For many gardeners, the elegant beauty, rich flavors and tradition of heirloom plants are an irresistible part of their beloved garden beds. Heirloom blooms, heirloom vegetables and fruits, as well as herbs, and bulbs, all become prized treasures over the years.
The popularity of heirlooms in recent years means that many of these long time favorites are returning to captivate new generations of gardeners.
This is a wonderful trend, as so many of our antique flowers and vegetables have been replaced by modern, genetically altered and hybridized varieties.
An heirloom plant is generally one that comes true to seed and has been around since before the age of commercial hybridization began. Depending upon who you talk to, this time frame may vary. Generally, an heirloom variety is one that has been around since before the 1950s.
Gardeners seeking unusual, flavorful and colorful vegetables and crops often make a return to heirloom treasures from the past.
Many seed companies and garden centers now offer a growing collection of proven quality heirloom vegetables and fruits.
Some of my favorite tomatoes are heirlooms, including yellow pear and green zebra.
There are hundreds of varieties of heirloom beans, tomatoes, peppers, herbs and more available to gardeners. In addition to your local garden center, check online sources such as Seed Savers at www.seedsavers.org.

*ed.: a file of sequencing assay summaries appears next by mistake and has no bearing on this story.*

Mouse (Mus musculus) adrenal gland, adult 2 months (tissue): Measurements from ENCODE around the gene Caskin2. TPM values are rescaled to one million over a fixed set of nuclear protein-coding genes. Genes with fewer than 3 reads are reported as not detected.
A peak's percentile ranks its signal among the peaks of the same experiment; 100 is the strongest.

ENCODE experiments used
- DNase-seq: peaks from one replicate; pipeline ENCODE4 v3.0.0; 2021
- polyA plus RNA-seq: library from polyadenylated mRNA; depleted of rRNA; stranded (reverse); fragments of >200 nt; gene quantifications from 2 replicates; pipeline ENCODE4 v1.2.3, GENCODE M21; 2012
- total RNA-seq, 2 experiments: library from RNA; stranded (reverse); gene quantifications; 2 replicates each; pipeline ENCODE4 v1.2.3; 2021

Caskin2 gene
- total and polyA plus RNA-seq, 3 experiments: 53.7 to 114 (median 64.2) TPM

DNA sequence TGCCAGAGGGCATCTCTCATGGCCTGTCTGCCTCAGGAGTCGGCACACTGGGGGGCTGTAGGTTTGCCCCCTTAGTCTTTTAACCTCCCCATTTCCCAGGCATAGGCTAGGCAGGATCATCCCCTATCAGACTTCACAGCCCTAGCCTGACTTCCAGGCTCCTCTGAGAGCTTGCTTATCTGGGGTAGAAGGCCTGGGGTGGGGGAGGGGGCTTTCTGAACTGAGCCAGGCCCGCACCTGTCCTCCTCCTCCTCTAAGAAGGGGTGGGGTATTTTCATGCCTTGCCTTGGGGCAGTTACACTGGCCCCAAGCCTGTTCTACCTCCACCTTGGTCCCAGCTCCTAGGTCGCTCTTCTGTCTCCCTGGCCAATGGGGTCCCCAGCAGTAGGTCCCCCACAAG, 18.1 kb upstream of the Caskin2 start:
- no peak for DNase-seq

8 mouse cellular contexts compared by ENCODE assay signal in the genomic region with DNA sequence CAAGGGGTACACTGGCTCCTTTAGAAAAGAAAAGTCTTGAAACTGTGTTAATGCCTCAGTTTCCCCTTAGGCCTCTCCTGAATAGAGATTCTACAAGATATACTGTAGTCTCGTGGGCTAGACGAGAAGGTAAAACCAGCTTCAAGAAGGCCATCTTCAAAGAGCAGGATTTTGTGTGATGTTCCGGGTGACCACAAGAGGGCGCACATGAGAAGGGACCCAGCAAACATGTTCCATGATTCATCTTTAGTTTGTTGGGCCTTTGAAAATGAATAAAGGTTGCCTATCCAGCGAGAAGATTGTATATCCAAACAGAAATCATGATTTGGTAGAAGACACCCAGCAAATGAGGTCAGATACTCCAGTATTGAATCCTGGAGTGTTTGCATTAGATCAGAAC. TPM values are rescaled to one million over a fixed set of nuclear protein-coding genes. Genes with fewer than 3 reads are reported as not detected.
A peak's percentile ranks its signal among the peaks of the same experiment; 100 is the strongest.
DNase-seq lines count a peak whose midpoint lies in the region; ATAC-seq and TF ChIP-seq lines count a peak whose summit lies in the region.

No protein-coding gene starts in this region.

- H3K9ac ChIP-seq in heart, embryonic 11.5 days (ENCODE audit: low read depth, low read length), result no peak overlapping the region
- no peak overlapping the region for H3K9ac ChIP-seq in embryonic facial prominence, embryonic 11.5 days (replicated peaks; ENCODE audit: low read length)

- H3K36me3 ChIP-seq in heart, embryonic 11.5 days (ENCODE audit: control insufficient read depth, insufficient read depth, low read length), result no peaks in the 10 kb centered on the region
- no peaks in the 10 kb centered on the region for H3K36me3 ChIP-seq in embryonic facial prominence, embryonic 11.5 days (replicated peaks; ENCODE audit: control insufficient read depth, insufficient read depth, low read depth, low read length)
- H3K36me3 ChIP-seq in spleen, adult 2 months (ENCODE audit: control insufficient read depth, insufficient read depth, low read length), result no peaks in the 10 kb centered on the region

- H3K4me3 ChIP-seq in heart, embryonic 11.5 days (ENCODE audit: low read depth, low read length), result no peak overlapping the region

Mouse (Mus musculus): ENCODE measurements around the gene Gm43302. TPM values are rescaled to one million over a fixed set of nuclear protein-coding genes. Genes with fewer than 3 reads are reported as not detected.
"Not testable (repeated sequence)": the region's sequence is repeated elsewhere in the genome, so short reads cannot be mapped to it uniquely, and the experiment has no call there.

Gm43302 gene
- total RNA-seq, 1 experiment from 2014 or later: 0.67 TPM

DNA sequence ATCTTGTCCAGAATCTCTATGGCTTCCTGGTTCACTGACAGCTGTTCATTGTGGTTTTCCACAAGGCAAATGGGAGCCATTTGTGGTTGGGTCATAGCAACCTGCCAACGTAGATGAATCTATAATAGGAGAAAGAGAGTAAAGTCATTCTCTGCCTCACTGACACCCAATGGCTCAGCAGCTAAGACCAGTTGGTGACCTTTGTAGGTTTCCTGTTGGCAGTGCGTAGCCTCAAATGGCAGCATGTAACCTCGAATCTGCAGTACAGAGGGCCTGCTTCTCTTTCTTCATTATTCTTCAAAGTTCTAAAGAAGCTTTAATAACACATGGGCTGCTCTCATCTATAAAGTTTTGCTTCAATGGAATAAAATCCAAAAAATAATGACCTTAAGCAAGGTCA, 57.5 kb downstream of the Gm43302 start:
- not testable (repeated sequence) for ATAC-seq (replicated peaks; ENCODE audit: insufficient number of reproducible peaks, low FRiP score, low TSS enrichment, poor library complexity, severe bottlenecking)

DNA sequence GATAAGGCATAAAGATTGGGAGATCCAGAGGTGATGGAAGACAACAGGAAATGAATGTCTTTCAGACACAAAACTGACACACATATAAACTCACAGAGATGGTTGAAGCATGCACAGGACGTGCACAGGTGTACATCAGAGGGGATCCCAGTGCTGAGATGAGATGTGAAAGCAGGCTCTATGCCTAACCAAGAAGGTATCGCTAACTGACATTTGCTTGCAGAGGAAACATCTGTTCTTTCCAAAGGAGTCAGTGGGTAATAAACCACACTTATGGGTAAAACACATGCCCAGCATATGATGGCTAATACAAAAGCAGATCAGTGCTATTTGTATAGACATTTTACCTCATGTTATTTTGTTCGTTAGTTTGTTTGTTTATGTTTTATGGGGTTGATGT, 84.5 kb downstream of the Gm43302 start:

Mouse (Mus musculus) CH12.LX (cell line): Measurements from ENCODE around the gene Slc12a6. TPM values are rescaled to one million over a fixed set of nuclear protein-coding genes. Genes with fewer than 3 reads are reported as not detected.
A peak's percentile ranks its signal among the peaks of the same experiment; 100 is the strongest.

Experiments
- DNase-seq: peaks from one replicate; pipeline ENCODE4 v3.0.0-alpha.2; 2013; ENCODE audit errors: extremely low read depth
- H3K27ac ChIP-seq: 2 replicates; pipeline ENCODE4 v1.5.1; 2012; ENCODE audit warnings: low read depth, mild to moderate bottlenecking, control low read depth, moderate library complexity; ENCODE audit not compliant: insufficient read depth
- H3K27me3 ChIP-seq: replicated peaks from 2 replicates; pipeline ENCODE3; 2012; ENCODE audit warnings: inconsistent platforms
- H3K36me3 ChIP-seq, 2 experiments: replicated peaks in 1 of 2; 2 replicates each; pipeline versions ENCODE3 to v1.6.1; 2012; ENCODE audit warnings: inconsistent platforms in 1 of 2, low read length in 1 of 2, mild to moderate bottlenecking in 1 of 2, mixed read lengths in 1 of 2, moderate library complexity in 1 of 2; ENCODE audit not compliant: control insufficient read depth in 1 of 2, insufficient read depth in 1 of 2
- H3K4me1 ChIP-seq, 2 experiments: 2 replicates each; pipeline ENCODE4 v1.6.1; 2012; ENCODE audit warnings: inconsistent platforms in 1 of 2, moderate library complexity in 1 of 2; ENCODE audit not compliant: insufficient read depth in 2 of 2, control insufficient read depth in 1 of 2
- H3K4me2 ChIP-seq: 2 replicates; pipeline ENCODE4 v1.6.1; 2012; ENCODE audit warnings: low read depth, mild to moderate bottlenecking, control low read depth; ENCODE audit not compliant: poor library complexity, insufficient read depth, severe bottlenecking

Once you begin to collect heirloom fruits and vegetables, try saving seeds from year to year. This is one of the joys of heirloom crops, that the seeds are always dependable.
Spring means blooming bulbs and some of the classic heirloom tulips, daffodils and others fill many area gardens with their graceful elegance and beauty.
Classic in rich black, Queen of the Night is one of the oldest tulips available. The graceful beauty of double flowering Angelique in soft pink is another. Other heirloom tulips are the many dwarf, rock garden tulips that sparkle in the spring sun.
Classic Thalia daffodil is one of my all-time favorites, growing tall and thin with graceful, butterfly-like blossoms in pure snow white. Another heirloom daffodil is the unusual, spiky bloom of Rip Van Winkle.
Other heirloom bulbs include the many varieties of fritillaria, as well as dwarf irises.
Annual garden flowers from the past bring back memories of the stunning gardens of our grandparents and beyond.
There are many wonderful, traditional annual blooms to choose from. Bells of Ireland boast wonderful, unusual blooms in bright lime green. Larkspurs dance in shades of blue while heirloom cosmos sway in the summer breeze.
There are many exceptional heirloom sunflowers that tower over the summer garden providing a bounty of seeds for both humans and wildlife.
Classic cottage gardens
One of my favorite ways to display heirloom blooms and vegetables in one place is to create a stunning cottage garden.
Here, you can include a variety of antique perennials, annuals, vegetables, herbs and fruits together where they mingle and accent each other in rich, memorable ways.
Combine the foliage of heirloom herbs such as fennel and dill, alongside antique perennials such as daisy, oriental poppy, delphinium, columbine and others.
Biennials such as foxglove and hollyhocks make a stunning addition to the cottage garden.
Find Rob Zimmer online at www.robzimmeroutdoors.com and on Facebook at www.facebook.com/RobZimmerOutdoors.